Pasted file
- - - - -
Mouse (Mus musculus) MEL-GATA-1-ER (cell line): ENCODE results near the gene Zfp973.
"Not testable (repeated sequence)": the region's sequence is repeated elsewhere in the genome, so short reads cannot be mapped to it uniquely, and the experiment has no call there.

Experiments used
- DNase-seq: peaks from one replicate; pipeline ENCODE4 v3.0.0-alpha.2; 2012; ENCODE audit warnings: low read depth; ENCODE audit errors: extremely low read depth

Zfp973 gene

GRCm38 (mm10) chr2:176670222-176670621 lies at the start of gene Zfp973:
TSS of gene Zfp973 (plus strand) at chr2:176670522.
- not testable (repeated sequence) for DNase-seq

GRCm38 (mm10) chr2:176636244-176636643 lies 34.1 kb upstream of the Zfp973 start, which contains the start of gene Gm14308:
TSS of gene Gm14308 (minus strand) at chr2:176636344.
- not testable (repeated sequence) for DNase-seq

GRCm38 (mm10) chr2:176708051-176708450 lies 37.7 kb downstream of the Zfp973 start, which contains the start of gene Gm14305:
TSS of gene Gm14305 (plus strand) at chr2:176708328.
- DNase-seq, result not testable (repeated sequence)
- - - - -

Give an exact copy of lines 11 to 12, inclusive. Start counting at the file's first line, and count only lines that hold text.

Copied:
- not testable (repeated sequence) for DNase-seq

GRCm38 (mm10) chr2:176708051-176708450 lies 37.7 kb downstream of the Zfp973 start, which contains the start of gene Gm14305: